Organic Acids Test (OAT) - Nutritional & Metabolic Profile
The Organic Acids Test (OAT) provides an accurate evaluation of intestinal yeast and bacteria. Abnormally high levels of these microorganisms can cause or worsen behavior disorders, hyperactivity, movement disorders, fatigue and immune function. Many people with chronic illnesses and neurological disorders often excrete several abnormal organic acids. The cause of these high levels could include: oral antibiotic use, high sugar diets, immune deficiencies, and genetic factors.
If abnormalities are detected using the OAT, treatments can include supplements, such as vitamins and antioxidants, or dietary modification. Upon treatment, patients and practitioners have reported significant improvement such as decreased fatigue, regular bowel function, increased energy and alertness, increased concentration, improved verbal skills, less hyperactivity, and decreased abdominal pain. The OAT is strongly recommended as the initial screening test.
The Microbial Organic Acids Test (MOAT) is ideal for follow-up to the OAT and is often recommended by practitioners looking for a specific abnormality, to monitor certain microbial imbalances, or to assess treatment efficacy.
Interpretation of the Organic Acids Test by Dr. William Shaw
10 mL of first morning urine before food or drink is suggested. Patient should avoid apples, grapes (including raisins), pears, cranberries and their juices 24 hours prior to specimen collection.
Clinical usefulness of the Organic Acid Test
- Evaluate energy production
- Assess central nervous system function
- Reveal high levels of GI yeast and bacteria
- Detect nutritional and antioxidant deficiencies
- Determine problems in fatty acid metabolism
- Identify excess oxalate
10 Reasons Every Individual with a Special Needs Diagnosis (Autism, Aspergers, Attention Deficit, etc.) Should Do a Urine Organic Acid Test from The Great Plains Laboratory By Kurt Woeller, D.O.
- Evaluates for various fungal toxins, including specific markers for Candida. Many people rely on stool testing for candida diagnosis and miss the presence of candida toxins through the Organic Acid Test. Candida can create problems with brain function including goofiness, giddiness, and inappropriate laughter, as well as sensory problems and self-stimulatory behavior.
- Evaluates for two specific toxins related to clostridia bacteria – HPHPA and 4-cresol. Both of these toxins can inhibit a dopamine converting enzyme leading to excess dopamine and toxic reactions in the brain and nervous system. Behavior problems such as moodiness, irritability, aggression, self-injurious behavior, sleep problems and more is associated with clostridia bacteria overgrowth.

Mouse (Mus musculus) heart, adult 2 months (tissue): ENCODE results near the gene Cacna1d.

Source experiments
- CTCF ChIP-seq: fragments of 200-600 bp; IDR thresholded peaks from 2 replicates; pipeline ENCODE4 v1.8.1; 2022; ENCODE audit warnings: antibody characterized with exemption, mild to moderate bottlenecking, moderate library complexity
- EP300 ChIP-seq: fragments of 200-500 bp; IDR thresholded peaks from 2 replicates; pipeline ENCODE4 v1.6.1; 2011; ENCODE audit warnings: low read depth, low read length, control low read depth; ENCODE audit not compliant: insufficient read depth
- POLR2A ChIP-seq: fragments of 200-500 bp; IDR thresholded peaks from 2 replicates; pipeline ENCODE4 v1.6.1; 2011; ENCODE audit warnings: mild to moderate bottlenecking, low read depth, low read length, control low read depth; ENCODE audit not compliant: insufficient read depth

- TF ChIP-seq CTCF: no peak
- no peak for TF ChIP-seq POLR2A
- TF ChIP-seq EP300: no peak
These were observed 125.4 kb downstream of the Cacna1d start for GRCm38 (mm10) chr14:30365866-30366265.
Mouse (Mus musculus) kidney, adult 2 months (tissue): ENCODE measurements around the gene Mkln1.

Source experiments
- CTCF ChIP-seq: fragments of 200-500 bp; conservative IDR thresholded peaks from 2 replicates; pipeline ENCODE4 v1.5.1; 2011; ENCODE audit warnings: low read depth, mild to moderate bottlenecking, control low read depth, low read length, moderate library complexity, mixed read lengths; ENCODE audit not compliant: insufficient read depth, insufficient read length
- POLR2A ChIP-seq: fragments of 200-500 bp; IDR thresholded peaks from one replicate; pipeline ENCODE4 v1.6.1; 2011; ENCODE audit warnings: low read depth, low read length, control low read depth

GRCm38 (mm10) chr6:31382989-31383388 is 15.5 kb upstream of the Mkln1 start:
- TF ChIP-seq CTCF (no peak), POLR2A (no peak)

- The information from the Organic Acid Test helps to prioritize treatment intervention instead of just assuming everything is a candida problem. Treating for candida when clostridia bacteria are present can lead to problems, i.e. worsening behavior.
- Evaluates for high oxalates (oxalic acid). Oxalates are compounds found in many foods, and can be worsened from candida overgrowth. High oxalates are associated with pain in the joints, muscles, and connective tissues. They can also trap heavy metals (such as mercury, lead, and arsenic) in the body, and lead to mineral imbalances as well. Behavior and self-injurious tendencies have been associated with high oxalates.
- Evaluates for mitochondrial imbalances. The mitochondria are the energy factories of our cells. Often they are stressed because of toxins from yeast, bacteria, metals, and even oxalates. Mitochondrial dysfunction is seen in autism and can be a contributing factor to poor attention and cognitive skills, as well as poor physical growth and development.
- Evaluates for imbalances in Dopamine (HVA) and Norepinephrine (VMA). The balance between these two important brain chemicals is critical for attention, focusing, mood, calmness and other functions of the nervous system. Attention deficit problems are commonly associated with norepinephrine imbalances.
- Evaluates for imbalances in serotonin (an important brain chemical for mood, fine and gross motor skills, and calmness), as well additional markers that can indicate toxic stress in the brain and nervous system such as Quinolinic Acid. High Quinolinic Acid is suggestive of toxic stress in the brain and is important to evaluate before implementing certain supplements particularly L-Tryptophan which is commonly used to help with sleep.
- Evaluates for two specific chemicals related to folate metabolism. Folate is part of the methylation cycle that supports the inner workings of the cells related to DNA function.
- Evaluates for various nutritional markers such as vitamin B6, B5, vitamin C, CoQ10, as well as N-Acetyl-Cysteine which is necessary for the production of glutathione.
- Evaluates for glutathione production problems. Glutathione is the most powerful antioxidant in our cells and is often deficient in autism. The Organic Acid Test evaluates for cellular markers related to this important antioxidant.
Analyte (Metabolite) List of the Organic Acid Test
- HPHPA (Clostridia marker)
- 4-Cresol (C. difficile)
- DHPPA (beneficial bacteria)
- Homovanillic Acid (HVA)
- Vanillmandelic Acid (VMA)
- HVA/VMA Ratio
- 5-Hydroxyindoleacetic (5-HIAA)
- Quinolinic / 5-HIAA Ratio
- Methylmalonic (Vitamin B12)
- Pyridoxic (Vitamin B6)
- Pantothenic (Vitamin B5)
- Glutaric (Vitamin B2-Riboflavin)
- Ascorbic (Vitamin C)
- 3-Hydroxy-3-methylglutaric (Vitamin Q10-CoQ10)
- N-Acetylcysteine (Glutathione precursor and chelating agent)
- Methylcitric (Vitamin H-Biotin)